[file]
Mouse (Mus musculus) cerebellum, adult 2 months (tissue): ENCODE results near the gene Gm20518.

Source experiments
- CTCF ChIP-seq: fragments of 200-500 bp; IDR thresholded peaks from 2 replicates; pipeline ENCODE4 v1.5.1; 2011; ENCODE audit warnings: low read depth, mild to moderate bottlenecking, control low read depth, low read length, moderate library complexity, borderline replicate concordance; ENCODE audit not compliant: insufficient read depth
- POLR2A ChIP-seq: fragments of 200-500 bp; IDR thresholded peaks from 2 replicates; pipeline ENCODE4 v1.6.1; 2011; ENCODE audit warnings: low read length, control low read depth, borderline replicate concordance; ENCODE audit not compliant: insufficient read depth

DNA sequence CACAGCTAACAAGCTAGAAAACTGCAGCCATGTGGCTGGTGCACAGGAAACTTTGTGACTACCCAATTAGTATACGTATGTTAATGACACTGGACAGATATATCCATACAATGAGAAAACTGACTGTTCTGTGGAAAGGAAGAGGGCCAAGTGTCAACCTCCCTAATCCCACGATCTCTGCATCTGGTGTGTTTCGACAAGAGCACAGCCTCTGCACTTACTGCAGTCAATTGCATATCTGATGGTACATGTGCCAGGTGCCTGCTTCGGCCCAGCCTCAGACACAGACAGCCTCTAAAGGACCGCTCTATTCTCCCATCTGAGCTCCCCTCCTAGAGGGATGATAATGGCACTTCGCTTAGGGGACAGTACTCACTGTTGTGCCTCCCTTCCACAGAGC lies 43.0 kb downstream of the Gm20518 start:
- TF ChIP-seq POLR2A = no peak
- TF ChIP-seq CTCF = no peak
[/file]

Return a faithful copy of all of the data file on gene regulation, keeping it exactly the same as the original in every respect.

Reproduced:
Mouse (Mus musculus) cerebellum, adult 2 months (tissue): ENCODE results near the gene Gm20518.

Source experiments
- CTCF ChIP-seq: fragments of 200-500 bp; IDR thresholded peaks from 2 replicates; pipeline ENCODE4 v1.5.1; 2011; ENCODE audit warnings: low read depth, mild to moderate bottlenecking, control low read depth, low read length, moderate library complexity, borderline replicate concordance; ENCODE audit not compliant: insufficient read depth
- POLR2A ChIP-seq: fragments of 200-500 bp; IDR thresholded peaks from 2 replicates; pipeline ENCODE4 v1.6.1; 2011; ENCODE audit warnings: low read length, control low read depth, borderline replicate concordance; ENCODE audit not compliant: insufficient read depth

DNA sequence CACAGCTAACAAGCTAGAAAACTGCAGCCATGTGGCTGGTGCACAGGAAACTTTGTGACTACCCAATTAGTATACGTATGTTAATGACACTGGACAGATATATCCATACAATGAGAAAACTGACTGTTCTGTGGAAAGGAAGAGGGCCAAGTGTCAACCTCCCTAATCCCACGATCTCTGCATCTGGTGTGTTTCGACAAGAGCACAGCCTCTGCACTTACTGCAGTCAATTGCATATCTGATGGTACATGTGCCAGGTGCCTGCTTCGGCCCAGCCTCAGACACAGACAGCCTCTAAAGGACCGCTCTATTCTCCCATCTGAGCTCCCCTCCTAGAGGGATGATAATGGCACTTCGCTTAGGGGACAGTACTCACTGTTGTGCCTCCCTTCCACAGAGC lies 43.0 kb downstream of the Gm20518 start:
- TF ChIP-seq POLR2A = no peak
- TF ChIP-seq CTCF = no peak